In Lalibela, the churches are underground

July 31, 2018

Tradition has it that if you want to reach the heavens, you must build high. The great temples of the world have all followed this form, rising from the earth, their domes, spires and minarets hoping to close the gap between the human and the divine. But in Ethiopia — a country that still insists on having 13 months in a year — they do things a little differently.

Ethiopian Orthodox Christianity is unique. It developed largely in isolation from Rome and Constantinople, and claims not only to possess the Ark of the Covenant, but that its kings descended directly from Solomon and the Queen of Sheba. And when it comes to churches, practitioners never saw a need for high-vaulted cathedrals or dizzying bell towers. Instead, the greatest Ethiopian Orthodox churches were carved out of the living rock of the nation itself. And nowhere better illustrates this than Lalibela.

Perched in the thin air of Ethiopian highlands, Lalibela has 13 magnificent churches that were patiently burrowed out of the rock on which the town stands. At first glance, they seem to present a landscape of absences. The churches only appear when you stand virtually above them, looking down from ground level to a series of carved trenches and courtyards that contain the monolithic places of worship. How, you wonder, were they constructed?

Legend has it that the churches came to the 12th-century king Lalibela in a dream that urged him to created a new Jerusalem out of the dome of basalt where the town sat. While their history precise construction remains largely undocumented, such is their achievement that you'll believe the story that at least one was built overnight with the help of angels.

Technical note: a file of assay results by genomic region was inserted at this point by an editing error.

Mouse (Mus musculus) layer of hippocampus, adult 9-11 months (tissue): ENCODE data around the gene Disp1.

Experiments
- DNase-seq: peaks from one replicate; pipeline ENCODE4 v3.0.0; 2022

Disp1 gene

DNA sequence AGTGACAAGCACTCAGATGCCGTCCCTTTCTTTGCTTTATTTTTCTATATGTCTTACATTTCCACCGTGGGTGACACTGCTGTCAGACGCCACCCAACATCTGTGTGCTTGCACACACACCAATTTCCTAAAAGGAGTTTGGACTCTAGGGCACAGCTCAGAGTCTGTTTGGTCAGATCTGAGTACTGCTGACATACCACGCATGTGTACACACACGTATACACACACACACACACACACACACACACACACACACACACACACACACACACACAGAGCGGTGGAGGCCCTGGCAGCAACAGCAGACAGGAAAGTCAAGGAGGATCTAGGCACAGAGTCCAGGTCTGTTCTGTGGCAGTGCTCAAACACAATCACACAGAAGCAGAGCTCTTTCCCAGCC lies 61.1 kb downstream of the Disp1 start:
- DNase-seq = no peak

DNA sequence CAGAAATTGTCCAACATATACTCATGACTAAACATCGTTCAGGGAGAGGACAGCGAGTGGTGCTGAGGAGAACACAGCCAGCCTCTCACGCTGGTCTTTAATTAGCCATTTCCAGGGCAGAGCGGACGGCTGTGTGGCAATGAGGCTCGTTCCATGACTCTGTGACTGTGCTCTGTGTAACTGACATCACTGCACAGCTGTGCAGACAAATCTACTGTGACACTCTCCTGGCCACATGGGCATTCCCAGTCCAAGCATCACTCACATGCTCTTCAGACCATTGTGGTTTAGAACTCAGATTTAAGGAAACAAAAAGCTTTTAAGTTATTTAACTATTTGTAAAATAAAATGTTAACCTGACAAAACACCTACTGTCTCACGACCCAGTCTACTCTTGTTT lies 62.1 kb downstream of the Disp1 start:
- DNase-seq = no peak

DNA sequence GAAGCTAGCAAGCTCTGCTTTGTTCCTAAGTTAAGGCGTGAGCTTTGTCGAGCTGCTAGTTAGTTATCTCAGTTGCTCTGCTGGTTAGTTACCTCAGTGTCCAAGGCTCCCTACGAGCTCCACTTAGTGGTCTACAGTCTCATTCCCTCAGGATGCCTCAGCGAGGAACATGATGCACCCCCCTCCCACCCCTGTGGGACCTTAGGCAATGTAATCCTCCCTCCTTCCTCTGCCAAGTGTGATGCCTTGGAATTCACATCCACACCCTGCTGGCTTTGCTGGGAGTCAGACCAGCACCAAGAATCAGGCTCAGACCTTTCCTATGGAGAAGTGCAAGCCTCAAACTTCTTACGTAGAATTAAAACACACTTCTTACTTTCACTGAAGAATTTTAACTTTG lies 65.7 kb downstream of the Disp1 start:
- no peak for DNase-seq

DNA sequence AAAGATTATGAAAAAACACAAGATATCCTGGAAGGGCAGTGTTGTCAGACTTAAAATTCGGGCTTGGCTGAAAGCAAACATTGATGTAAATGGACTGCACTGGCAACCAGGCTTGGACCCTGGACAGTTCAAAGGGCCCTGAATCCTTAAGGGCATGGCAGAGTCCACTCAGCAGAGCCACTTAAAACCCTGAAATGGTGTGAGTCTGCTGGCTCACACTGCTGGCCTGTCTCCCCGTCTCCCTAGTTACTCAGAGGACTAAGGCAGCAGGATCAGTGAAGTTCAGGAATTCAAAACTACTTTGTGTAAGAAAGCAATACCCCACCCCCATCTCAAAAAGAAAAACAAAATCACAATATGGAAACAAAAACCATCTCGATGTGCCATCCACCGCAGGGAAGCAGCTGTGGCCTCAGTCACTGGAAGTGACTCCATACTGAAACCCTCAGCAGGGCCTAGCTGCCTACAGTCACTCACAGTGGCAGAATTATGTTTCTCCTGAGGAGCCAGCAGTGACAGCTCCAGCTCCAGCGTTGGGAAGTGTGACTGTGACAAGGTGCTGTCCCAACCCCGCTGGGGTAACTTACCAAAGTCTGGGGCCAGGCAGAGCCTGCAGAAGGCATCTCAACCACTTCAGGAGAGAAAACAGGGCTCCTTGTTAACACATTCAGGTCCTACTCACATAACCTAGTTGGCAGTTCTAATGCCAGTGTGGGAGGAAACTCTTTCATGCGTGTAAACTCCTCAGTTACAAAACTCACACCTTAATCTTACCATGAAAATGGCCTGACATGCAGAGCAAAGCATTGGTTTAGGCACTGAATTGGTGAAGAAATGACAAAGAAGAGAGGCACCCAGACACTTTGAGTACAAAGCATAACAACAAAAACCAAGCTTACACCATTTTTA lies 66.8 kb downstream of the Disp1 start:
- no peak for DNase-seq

The churches are organized into two main clusters. The northwest group of seven churches includes Bet Medhane Alem, the largest monolithic church in world, standing nearly 12 metres high and supported by 72 columns, all patiently chipped out of rock. A tunnel leads from here to the more intimate Bet Maryam, dedicated to the Virgin Mary, with its beautifully carved crosses. Further churches, including Bet Golgota, have an almost dungeon-like atmosphere, an effect only heightened by white-robed priests sitting in nooks, reading from the Bible.

The southeast group include several churches — most likely the oldest in the town — that were originally hewn from existing caves. Deep tunnels and bridges lead you into the complex, where the highlight is Bet Emanuel. This royal chapel is one of the finest of the rock churches, and its windows and columns are carved to imitate wood, adding to the feeling that it sprouted straight from the earth.

Yet Lalibela lets its greatest achievement stand alone. Separate from the other churches, Bet Giorgis is simply stupendous, a perfectly symmetrical crucifix-shaped tower 15 metres high. Enclosed within tight walls, its decoration is perfect down to the last detail, inside and out. The church is dedicated to St George, Ethiopia's patron saint, whose galloping horse allegedly left its hoof prints in the tunnel that leads down towards its entrance.

Attentive visitors can still spot the prints, and at the end of their visit you'll half-believe that they were left by a spectral saint, or that angels helped the king carve out his churches in one blessed night. Lalibela is a place that confounds expectations, and sometimes divine explanations can seem like the only proper ones to reach for.

Getting there

Want to visit the rock-hewn churches of Ethiopia? G Adventures can get you there. Check out our small group tours to Ethiopia here.

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